Randy Bucao is a man with a plan. And a back-up plan, to boot. After all, it is always good to be prepared. The day in January of 1994 that he received the phone call from the Embassy of Canada was the day he put that back-up plan aside. After all, it is better still when your original plans come to pass.
In pursuit of Plan A
Randy was working as a teacher in a computer school in Manila and was also in the process of reviewing for the Mechanical Engineering Board Exam when he received news that he, his brother, and parents had been accepted for immigration to Canada. Plan A was coming to pass. He then put Plan B – to work in the Middle East after the Board Exams – on a shelf, in pursuit of the Canadian dream. His sister was already working there, and he had great expectations of life on Canadian soil.
But, like countless other migrants before him, Randy struggled to find a suitable job. He tried his hand working in a jewelry company, given that he had acquired a few skills in jewelry making while in Manila. But the job proved tedious, cumbersome and not financially adequate; so he found himself on the hunt for a better means of employment. Perseverance paid off, and some months later, he landed a job as an AutoCAD operator in an I.T. Structured Cabling company. Little did he know that this was the beginning of a career in the I.T. industry, now spanning 21 years with his current posting as an I.T. Networking professional.
Two decades later, life in Toronto is proving fruitful for Cebu-born Randy, his wife Zenalyn (who hails from General Santos City) and their two daughters , 10-year-old Maelynn and 6-year-old Vanezza . Having settled into his Canadian dream, Randy now finds himself setting his sights on yet another plan: running for Toronto City Councillor of Ward 10-York Centre.
Making the best even better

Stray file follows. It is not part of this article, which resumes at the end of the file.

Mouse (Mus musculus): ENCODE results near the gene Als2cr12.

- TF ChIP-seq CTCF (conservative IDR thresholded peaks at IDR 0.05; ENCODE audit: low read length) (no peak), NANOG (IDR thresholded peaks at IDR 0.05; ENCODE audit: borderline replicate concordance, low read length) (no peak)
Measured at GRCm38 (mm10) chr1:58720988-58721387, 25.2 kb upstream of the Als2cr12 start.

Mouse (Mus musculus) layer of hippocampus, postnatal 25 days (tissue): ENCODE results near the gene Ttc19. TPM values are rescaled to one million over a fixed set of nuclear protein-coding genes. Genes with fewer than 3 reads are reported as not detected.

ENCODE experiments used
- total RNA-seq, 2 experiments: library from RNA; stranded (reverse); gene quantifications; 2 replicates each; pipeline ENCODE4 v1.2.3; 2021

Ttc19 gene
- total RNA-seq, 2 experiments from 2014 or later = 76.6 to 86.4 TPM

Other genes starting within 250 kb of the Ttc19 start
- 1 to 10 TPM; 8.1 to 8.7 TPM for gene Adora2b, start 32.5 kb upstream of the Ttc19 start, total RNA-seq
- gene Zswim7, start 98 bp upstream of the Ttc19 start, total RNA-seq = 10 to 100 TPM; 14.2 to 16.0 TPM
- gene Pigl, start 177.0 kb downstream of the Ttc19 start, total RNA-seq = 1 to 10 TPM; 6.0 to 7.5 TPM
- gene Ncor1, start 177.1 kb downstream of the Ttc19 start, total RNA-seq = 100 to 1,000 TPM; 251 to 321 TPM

If it were possible to make the best even better, Randy Bucao feels that he is the man for that job.
“Toronto’s Ward 10-York Centre is the best part of Toronto, especially for all the Filipinos and Filipino-Canadians who live and work here. It is where we can find dozens of Pinoy Stores and Restaurants, Pinoy owned business, Pinoy health training centres…and bars and lounges with Karaoke and Dance floors,” Bucao explained.
Bucao, who openly professes his love for Toronto’s Ward 10-York Centre, feels that it offers Filipino-Canadians the best community and culture in the city. As such, he is committed to do what he can to make it an even better place.
“Ward 10 is the hub of the Toronto City Airport and City of Vaughan. We should make Ward 10 cleaner, and more profitable; generating more jobs for the community. I would like to see another Public Library, because right now, there is only one; and also, more public sports grounds and recreational facilities. We should likewise consider developing the flow of traffic on five major transit lines: Bathurst, Dufferin, Sheppard W, Finch W, and Steeles W, by redesigning the Transit Services; as well as re-surfacing the roads of Ward 10,” Bucao listed among his plans, should he be voted in.
A proud Torontonian
“I am proud to call myself a Torontonian,” Bucao shared. He would like to see that same pride extend to being a proud “Ward 10” citizen.
Truth be told, he has done his fair share of contributing towards making Toronto, and Ward 10, places of which to be proud.